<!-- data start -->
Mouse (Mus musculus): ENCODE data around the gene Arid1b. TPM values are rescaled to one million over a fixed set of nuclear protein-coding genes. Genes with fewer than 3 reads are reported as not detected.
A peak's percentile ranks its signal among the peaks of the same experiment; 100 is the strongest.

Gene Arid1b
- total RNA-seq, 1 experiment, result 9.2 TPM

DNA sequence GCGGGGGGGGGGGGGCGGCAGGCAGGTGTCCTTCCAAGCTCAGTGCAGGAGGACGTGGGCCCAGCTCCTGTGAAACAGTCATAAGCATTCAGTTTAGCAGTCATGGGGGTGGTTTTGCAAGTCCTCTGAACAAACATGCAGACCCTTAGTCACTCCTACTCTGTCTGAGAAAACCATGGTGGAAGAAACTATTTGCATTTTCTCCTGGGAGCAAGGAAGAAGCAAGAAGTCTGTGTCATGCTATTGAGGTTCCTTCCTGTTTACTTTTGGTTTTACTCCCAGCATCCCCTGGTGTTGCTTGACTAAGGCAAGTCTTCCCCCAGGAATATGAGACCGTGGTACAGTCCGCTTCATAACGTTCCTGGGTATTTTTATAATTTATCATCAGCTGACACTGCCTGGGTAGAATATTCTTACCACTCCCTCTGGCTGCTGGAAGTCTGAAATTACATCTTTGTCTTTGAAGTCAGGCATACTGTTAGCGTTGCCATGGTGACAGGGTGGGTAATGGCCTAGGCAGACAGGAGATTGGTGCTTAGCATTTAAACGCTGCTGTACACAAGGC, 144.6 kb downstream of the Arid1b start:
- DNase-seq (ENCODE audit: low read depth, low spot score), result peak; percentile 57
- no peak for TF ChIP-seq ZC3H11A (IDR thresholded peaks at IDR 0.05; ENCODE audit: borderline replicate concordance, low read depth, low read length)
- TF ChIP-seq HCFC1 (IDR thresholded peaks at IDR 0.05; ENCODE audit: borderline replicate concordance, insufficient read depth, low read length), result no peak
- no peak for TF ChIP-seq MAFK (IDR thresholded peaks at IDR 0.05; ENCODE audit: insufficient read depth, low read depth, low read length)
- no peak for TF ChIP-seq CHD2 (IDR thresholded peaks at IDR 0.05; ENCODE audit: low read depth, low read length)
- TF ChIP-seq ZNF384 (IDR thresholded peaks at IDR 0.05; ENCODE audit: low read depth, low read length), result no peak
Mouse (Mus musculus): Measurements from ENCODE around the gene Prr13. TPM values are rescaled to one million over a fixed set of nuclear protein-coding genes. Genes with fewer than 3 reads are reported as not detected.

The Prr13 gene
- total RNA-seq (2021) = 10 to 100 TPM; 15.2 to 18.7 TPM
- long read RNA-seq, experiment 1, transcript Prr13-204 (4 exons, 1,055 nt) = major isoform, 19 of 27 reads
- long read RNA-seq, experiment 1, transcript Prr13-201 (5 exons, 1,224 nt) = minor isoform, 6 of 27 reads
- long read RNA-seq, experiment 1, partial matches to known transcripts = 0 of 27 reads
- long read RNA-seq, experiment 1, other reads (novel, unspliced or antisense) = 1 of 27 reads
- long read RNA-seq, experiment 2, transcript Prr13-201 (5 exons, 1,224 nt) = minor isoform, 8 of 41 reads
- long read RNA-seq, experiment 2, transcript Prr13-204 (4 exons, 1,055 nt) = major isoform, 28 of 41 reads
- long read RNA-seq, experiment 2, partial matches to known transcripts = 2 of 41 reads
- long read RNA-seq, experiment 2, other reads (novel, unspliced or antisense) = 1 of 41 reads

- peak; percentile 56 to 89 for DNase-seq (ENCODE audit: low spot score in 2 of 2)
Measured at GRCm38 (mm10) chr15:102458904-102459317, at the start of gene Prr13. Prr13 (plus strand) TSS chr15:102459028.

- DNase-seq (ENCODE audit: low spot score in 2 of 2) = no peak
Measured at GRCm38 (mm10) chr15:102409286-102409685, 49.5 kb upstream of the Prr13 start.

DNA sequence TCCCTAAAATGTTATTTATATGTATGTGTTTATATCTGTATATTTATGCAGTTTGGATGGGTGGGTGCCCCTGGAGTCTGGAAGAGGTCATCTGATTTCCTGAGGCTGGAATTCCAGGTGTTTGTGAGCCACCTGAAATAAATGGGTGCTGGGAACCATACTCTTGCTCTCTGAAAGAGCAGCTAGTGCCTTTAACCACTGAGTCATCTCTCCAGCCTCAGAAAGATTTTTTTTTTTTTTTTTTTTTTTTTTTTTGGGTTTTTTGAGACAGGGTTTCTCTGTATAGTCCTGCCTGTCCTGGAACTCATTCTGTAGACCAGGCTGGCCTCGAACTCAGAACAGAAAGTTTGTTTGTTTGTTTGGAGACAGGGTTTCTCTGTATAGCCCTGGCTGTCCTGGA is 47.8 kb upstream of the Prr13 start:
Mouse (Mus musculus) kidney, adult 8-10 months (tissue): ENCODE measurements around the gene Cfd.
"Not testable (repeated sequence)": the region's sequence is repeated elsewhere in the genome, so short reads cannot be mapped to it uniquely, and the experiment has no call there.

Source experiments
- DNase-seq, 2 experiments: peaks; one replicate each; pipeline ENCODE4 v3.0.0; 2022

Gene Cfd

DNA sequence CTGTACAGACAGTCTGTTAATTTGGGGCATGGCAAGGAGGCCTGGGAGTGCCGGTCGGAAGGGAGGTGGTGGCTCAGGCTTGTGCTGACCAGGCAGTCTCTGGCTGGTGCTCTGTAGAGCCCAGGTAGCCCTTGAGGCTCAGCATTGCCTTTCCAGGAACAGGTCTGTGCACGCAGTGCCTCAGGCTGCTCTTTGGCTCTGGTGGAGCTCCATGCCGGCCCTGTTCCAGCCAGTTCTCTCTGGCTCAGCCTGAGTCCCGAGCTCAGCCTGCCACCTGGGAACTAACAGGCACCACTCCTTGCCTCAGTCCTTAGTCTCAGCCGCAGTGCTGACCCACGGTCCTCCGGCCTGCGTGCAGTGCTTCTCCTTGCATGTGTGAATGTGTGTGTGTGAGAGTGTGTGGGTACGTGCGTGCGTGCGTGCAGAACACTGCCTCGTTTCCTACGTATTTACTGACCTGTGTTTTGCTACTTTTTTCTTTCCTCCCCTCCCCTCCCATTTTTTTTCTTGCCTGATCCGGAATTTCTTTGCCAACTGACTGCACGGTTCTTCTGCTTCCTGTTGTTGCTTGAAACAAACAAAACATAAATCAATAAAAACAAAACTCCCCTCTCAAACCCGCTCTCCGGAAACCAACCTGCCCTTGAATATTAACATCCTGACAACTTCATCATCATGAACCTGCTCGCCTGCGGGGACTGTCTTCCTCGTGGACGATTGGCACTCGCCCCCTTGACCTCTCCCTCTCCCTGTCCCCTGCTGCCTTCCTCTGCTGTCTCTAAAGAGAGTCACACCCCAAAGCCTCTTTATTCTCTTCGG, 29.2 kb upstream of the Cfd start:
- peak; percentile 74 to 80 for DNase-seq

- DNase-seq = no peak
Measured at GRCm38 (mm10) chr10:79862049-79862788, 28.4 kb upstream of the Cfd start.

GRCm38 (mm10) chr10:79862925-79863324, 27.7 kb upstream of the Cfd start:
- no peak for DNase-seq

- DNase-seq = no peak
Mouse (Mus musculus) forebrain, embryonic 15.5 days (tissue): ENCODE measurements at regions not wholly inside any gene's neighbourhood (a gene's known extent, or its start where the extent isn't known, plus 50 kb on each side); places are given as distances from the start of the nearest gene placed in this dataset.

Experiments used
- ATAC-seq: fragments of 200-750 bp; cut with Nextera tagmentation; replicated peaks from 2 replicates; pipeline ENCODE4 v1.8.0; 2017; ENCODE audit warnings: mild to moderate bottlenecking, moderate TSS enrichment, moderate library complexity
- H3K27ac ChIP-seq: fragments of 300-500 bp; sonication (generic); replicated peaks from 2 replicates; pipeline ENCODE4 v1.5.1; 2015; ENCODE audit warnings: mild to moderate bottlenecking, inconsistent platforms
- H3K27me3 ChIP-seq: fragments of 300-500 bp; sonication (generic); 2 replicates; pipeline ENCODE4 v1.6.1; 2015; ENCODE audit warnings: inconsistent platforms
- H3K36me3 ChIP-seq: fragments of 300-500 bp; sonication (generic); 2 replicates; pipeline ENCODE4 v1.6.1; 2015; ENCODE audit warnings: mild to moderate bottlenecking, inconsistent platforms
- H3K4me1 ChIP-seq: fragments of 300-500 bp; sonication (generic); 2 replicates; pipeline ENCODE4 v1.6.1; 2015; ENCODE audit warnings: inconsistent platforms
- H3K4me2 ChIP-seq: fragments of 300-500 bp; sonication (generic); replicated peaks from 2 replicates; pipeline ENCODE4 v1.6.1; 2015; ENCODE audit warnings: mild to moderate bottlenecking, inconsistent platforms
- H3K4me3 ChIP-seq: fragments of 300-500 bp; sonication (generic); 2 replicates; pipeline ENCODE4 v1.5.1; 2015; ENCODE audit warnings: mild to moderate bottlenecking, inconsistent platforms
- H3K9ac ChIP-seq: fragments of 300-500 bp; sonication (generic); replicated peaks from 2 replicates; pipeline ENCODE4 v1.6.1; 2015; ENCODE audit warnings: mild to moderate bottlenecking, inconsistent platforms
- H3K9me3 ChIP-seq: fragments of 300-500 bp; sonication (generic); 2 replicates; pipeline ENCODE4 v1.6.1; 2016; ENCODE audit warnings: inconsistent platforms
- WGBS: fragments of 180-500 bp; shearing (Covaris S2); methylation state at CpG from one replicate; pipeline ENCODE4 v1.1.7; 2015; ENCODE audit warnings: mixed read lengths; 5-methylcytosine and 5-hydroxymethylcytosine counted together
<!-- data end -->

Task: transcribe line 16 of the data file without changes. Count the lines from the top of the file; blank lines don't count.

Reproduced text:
- long read RNA-seq, experiment 1, transcript Prr13-201 (5 exons, 1,224 nt) = minor isoform, 6 of 27 reads